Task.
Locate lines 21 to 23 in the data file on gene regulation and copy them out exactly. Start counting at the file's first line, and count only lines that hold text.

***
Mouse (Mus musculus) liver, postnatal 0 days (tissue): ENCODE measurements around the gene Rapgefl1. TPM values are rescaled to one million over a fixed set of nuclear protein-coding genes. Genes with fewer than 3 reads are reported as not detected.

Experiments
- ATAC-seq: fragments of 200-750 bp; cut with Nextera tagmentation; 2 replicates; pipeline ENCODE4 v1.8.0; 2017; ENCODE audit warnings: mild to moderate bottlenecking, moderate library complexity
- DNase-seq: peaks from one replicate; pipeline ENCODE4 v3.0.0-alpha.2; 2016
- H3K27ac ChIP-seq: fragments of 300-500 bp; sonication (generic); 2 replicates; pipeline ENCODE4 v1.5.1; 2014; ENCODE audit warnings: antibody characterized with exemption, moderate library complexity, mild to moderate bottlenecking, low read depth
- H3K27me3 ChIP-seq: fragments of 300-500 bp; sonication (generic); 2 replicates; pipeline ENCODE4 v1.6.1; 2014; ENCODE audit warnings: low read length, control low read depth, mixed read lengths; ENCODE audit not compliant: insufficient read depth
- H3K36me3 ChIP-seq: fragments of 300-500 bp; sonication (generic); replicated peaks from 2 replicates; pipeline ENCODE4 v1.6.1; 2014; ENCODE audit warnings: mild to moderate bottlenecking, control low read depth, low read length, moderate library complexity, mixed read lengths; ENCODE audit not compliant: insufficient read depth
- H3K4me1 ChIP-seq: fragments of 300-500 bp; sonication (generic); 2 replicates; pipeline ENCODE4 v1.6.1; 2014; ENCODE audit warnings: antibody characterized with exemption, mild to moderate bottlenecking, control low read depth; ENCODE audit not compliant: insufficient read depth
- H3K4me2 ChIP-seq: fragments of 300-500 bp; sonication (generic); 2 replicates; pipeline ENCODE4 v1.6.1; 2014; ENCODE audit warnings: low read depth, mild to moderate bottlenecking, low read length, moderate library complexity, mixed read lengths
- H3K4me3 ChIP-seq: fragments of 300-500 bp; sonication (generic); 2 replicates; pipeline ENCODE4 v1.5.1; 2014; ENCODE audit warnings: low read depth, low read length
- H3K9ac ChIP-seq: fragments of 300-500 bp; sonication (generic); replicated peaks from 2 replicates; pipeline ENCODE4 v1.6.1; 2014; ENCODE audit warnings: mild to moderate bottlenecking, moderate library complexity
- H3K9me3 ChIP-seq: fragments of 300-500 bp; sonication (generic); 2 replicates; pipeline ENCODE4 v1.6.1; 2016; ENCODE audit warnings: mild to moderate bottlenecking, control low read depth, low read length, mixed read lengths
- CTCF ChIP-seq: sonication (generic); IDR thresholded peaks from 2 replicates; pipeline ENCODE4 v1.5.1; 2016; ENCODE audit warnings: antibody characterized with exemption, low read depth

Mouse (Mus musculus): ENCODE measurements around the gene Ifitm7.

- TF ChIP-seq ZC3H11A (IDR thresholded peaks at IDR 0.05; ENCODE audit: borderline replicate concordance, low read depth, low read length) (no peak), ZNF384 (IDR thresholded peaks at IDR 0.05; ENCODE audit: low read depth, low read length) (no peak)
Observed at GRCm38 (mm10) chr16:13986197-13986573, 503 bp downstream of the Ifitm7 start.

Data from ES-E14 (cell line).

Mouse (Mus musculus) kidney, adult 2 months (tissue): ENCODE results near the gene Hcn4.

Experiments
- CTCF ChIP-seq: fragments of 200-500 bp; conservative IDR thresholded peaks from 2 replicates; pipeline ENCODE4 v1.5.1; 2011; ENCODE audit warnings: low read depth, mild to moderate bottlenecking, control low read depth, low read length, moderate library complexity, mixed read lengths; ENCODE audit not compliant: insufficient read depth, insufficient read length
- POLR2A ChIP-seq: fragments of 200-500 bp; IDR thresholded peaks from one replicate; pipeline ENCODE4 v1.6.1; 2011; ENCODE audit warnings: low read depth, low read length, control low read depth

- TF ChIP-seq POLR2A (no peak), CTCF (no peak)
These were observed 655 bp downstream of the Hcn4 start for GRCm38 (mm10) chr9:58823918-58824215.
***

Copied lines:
- POLR2A ChIP-seq: fragments of 200-500 bp; IDR thresholded peaks from one replicate; pipeline ENCODE4 v1.6.1; 2011; ENCODE audit warnings: low read depth, low read length, control low read depth

- TF ChIP-seq POLR2A (no peak), CTCF (no peak)
These were observed 655 bp downstream of the Hcn4 start for GRCm38 (mm10) chr9:58823918-58824215.